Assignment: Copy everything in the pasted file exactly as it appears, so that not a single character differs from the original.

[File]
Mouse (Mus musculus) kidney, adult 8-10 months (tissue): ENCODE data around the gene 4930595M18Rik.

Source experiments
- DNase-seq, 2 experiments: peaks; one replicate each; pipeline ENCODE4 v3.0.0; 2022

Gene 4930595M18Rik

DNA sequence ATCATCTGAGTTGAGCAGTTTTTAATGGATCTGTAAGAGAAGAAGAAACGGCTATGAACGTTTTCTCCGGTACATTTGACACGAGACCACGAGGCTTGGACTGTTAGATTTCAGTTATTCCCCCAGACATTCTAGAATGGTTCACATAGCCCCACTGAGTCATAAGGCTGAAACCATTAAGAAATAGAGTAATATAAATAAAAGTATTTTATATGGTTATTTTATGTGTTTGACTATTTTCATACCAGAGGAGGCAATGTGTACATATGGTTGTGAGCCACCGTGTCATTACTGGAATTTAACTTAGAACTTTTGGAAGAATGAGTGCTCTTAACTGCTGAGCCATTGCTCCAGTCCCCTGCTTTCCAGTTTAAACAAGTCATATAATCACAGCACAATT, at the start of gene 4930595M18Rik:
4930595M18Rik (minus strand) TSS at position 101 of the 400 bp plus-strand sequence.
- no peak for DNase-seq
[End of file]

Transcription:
Mouse (Mus musculus) kidney, adult 8-10 months (tissue): ENCODE data around the gene 4930595M18Rik.

Source experiments
- DNase-seq, 2 experiments: peaks; one replicate each; pipeline ENCODE4 v3.0.0; 2022

Gene 4930595M18Rik

DNA sequence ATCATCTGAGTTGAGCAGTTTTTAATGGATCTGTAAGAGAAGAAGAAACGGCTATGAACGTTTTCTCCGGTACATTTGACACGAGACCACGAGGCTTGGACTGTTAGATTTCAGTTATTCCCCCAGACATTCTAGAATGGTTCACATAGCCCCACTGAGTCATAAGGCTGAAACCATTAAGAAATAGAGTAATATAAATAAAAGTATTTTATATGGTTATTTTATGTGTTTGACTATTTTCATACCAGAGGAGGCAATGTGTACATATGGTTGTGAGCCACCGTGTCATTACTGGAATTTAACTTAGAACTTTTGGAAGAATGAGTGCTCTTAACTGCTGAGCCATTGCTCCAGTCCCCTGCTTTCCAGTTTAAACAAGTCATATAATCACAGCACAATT, at the start of gene 4930595M18Rik:
4930595M18Rik (minus strand) TSS at position 101 of the 400 bp plus-strand sequence.
- no peak for DNase-seq